Committee Summary: House Workforce and Business Development Finance and Policy (Mar. 17)

By: Kate Foley, Freelance Journalist-in-Training and UpTake Intern

On Wednesday, March 17, 2021, the Minnesota House Workforce and Business Development Finance and Policy Committee met to discuss multiple proposed bills. The conversation largely focused on professional and economic development grants for various communities, businesses, and nonprofits.

Discussed first was HF 1630, a bill authored by Rep. Mohamud Noor (DFL-Minneapolis). If passed, the bill would allow local governments a onetime exception to rules on revolving loan funds for businesses. Noor explained how HF 1630 takes into account issues many local businesses face, in which they haven’t been able to conduct the activities required under the Minnesota Investment Fund, a DEED business financing program which focuses on statewide economic improvement through awarding funds to local governments. Participating cities, counties, and townships provide loans to assist eligible expanding businesses.

“This bill before you today would give relief to some businesses under the peacetime emergency timeframe,” said Kevin McKinnon, deputy commissioner of economic development at DEED. McKinnon said HF 1630 will allow businesses more time to reach their wage, job, and investment goals. The bill, as amended, was referred to the House Ways and Means Committee.

The second bill discussed was HF 389, the Women of Color Opportunity Act. Chiefly authored by Rep. Hodan Hassan (DFL-Minneapolis), this bill would provide opportunities to BIPOC women and girls for educational and professional development. 

“Women of color in the United States experience the nation’s persistent and inescapable gender wage gaps most severely. The gap represents the tangible consequences of sexism and systemic inequities in the United States and even in our great state of Minnesota,” Hassan said. 

Referencing U.S. Census data, she shared how BIPOC women make significantly less on the dollar than white men. This bill would address some of the core issues impacting women of color in the workplace through programs focusing on financial literacy, academic success, business development grants, and STEM career exploration.

Testifying in favor of HF 389 was Lulete Mola, the chief strategy and innovation officer at the Women’s Foundation of Minnesota. She spoke about racial disparities and gender inequality in Minnesota. She stressed how this legislation would provide critical investments in business and education which helps families and communities thrive. Mariana Cervantes, recent Hamline graduate and cabinet member of the Minnesota Young Women’s Initiative Council, also testified in support. She shared her experience in navigating financial literacy and education with the help of a high school teacher. “Not all first-generation immigration students have the opportunity that I did,” Cervantes said.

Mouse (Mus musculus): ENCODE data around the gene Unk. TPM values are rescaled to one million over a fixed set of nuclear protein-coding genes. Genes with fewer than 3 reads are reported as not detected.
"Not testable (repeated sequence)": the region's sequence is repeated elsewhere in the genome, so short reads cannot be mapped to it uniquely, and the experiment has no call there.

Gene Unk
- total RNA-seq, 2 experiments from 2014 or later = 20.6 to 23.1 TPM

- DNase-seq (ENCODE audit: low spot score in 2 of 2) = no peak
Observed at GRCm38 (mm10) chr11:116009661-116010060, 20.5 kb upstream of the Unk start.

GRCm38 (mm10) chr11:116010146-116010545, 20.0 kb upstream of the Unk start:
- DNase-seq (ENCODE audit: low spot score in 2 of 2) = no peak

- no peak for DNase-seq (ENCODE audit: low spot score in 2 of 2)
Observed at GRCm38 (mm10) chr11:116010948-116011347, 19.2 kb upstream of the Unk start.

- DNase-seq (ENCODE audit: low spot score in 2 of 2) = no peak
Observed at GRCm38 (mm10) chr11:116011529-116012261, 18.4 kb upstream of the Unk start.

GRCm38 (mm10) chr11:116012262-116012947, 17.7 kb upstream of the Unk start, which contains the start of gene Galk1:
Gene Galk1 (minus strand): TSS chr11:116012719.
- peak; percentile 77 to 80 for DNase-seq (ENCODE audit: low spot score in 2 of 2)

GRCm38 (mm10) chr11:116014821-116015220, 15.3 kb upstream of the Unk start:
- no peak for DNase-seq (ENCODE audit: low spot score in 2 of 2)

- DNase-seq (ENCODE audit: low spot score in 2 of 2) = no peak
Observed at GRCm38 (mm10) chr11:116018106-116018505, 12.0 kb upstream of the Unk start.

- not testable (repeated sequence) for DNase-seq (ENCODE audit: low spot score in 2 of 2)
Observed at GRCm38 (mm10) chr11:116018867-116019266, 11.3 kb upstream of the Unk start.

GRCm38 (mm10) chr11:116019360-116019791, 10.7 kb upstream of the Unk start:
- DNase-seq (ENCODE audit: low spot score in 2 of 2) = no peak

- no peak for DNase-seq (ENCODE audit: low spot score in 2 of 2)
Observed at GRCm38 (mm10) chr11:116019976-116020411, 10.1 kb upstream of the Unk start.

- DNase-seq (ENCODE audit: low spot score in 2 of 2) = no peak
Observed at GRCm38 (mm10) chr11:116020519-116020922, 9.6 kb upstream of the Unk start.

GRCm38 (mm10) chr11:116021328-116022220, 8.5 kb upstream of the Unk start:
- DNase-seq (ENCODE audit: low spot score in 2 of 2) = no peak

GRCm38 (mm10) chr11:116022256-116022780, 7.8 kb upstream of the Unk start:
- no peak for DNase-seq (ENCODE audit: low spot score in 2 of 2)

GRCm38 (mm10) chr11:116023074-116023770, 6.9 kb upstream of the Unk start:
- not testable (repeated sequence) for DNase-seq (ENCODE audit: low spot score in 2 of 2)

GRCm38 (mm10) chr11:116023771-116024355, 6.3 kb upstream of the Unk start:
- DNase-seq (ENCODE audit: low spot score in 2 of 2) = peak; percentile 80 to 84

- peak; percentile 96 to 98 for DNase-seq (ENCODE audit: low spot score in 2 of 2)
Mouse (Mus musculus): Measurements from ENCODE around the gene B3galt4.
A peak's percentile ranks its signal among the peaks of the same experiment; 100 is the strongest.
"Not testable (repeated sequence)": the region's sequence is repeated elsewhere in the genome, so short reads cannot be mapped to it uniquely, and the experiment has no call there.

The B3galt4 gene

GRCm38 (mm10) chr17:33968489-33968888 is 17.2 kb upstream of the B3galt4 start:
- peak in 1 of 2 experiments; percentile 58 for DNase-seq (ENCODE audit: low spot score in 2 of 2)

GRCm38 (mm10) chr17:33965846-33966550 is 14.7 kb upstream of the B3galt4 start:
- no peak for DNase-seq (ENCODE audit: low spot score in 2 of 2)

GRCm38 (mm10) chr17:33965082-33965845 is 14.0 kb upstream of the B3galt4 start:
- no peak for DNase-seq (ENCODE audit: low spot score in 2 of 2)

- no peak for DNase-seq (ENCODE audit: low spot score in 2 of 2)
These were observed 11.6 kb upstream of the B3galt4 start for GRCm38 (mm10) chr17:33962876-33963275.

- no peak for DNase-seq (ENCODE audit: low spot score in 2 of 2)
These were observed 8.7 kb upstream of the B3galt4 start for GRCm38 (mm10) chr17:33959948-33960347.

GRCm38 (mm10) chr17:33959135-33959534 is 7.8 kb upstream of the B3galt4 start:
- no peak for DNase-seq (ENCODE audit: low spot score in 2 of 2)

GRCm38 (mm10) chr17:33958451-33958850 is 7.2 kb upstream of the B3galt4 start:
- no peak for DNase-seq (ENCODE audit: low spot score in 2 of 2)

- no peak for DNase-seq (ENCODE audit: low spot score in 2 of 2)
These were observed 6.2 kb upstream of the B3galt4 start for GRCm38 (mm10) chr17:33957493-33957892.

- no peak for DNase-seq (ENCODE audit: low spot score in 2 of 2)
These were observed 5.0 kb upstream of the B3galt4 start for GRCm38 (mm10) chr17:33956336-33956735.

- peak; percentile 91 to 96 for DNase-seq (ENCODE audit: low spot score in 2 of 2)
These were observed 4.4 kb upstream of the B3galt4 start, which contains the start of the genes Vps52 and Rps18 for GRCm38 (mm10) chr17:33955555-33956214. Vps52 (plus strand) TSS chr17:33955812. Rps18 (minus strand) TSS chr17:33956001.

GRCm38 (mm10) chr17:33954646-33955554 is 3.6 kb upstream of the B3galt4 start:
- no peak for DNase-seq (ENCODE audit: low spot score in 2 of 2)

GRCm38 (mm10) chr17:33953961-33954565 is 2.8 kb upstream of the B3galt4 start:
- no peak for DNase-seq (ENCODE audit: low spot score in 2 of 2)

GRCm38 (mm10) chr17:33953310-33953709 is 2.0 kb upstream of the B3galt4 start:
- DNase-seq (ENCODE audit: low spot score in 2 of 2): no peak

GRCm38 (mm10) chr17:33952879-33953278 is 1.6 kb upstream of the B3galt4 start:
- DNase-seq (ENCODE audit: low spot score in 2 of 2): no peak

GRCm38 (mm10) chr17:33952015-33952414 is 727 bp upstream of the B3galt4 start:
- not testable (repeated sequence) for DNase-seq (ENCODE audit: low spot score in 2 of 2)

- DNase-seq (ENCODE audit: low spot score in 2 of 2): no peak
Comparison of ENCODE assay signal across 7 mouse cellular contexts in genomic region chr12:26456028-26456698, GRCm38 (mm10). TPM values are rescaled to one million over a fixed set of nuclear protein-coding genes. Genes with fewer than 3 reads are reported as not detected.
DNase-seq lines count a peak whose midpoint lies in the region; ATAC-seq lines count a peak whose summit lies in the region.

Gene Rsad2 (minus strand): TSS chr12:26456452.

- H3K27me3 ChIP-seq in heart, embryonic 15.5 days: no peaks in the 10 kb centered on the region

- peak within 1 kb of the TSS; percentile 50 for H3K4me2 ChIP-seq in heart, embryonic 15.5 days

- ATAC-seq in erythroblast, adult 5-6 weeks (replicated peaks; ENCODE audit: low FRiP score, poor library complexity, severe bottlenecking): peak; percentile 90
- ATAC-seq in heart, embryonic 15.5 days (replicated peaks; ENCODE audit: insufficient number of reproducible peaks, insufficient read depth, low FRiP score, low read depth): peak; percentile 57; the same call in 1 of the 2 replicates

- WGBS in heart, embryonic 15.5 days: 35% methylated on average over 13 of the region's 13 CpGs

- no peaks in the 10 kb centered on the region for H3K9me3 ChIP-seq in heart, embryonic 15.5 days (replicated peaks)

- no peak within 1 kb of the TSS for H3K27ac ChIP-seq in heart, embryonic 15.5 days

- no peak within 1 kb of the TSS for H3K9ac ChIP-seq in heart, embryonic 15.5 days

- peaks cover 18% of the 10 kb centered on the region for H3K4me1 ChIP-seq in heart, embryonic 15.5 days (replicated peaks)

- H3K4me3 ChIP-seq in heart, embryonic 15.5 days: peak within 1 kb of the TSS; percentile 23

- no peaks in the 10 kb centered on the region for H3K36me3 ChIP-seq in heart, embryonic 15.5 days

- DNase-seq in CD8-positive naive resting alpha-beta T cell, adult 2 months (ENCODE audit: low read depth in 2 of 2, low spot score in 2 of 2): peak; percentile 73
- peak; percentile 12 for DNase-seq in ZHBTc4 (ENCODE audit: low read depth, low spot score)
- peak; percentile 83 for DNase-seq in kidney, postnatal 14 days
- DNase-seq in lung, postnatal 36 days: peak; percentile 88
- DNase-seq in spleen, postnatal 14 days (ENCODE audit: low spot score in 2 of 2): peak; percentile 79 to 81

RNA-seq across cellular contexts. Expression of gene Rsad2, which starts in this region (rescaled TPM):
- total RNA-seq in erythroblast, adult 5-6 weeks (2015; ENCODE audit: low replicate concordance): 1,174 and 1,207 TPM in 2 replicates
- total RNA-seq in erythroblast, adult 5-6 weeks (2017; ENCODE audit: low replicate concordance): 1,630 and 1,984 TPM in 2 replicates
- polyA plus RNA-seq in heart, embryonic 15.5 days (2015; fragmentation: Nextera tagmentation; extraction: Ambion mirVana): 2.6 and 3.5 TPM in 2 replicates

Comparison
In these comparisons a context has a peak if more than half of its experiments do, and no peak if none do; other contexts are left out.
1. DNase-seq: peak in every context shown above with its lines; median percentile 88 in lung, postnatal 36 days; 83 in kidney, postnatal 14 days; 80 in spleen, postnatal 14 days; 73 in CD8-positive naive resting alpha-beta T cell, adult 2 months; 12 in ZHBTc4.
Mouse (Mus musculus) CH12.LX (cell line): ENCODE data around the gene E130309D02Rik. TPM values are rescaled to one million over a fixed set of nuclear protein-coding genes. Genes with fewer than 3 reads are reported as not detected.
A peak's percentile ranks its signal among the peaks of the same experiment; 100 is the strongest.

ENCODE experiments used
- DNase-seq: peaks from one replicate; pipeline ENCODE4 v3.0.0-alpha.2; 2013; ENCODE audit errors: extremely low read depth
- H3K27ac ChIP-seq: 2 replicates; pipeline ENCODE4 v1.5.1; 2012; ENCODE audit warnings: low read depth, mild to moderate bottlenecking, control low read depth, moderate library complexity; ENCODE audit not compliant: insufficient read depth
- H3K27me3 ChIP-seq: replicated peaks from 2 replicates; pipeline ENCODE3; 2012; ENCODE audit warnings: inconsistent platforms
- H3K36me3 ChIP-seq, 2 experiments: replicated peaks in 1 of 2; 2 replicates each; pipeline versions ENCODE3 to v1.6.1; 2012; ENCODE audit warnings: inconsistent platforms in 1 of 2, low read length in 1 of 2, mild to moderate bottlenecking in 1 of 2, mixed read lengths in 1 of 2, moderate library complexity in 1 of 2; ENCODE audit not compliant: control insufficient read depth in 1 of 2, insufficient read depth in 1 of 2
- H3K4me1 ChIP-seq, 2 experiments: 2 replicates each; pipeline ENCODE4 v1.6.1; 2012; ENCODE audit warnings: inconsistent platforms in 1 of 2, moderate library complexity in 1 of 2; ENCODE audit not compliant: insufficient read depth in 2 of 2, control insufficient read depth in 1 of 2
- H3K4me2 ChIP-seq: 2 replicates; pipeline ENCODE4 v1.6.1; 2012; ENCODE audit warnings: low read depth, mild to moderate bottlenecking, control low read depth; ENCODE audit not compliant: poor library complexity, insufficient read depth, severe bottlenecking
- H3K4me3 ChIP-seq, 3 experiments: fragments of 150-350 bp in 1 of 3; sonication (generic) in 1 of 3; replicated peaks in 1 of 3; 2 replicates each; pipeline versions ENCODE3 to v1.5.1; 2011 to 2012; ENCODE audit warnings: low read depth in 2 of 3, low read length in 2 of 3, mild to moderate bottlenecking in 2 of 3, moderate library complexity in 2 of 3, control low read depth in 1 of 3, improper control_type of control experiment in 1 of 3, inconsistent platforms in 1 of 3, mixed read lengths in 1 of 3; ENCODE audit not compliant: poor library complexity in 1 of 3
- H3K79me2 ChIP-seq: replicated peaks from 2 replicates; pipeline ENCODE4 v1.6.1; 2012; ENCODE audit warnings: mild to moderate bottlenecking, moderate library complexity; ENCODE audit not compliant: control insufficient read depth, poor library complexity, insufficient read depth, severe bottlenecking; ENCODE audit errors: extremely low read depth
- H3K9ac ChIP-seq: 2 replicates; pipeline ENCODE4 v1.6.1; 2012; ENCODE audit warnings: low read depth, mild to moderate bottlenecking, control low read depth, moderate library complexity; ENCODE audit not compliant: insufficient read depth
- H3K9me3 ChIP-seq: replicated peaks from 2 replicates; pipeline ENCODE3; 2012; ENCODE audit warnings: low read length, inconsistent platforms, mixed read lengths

Hassan said this bill is “about equity, about fairness, about making sure members of our community are not trapped in the cycle of poverty.” Committee chair Noor renewed motion for HF 389, as amended, to be referred to the House Education Finance Committee. The motion prevailed.

The following bill, HF 1364, was presented by Rep. Tou Xiong (DFL-Maplewood). Xiong, chief author of HF 1364, said this bill continues the investment made by Minnesota in 2017 to provide East African youth with economic development services. Xiong said HF 1364 will enhance long-term economic self-sufficiency in East African communities. This funding will specifically be granted to community organizations, Youthprise and Rising Impact.

Marcus Pope, vice president of Youthprise, testified in support of HF 1364. Pope said the previous round of funding helped with internship placements, career exploration and planning, education and language support, mentoring, and other services. Mohamed Farah, Executive Director of Rising Impact, also testified in support of the bill. Farah said East African youth who completed their program have seen much success in fields like technology, social work, public service, and more. Xiong renewed motion for HF 1364, as amended, to be laid over for possible inclusion.

The last bill discussed was HF 2019, authored by Xiong, which would provide continued funding for a nonprofit infrastructure grant program and sustain the work being done by nonprofits. 

“When we consider how the pandemic has shown us that the cracks in our disparities have now become fault lines, it underscores the imperative need we have to support the nonprofit sector,” said Nancy Fasching, vice president of community impact at Southwest Initiative Foundation, echoing other testifiers representing various nonprofits who also stressed the urgency of nonprofit support. Xiong renewed motion for HF 2019, as amended, to be laid over for possible inclusion.

Noor recessed the committee meeting. The remaining bill undiscussed on the agenda for March 17, HF 1784, were heard on Monday, March 22, 2021.

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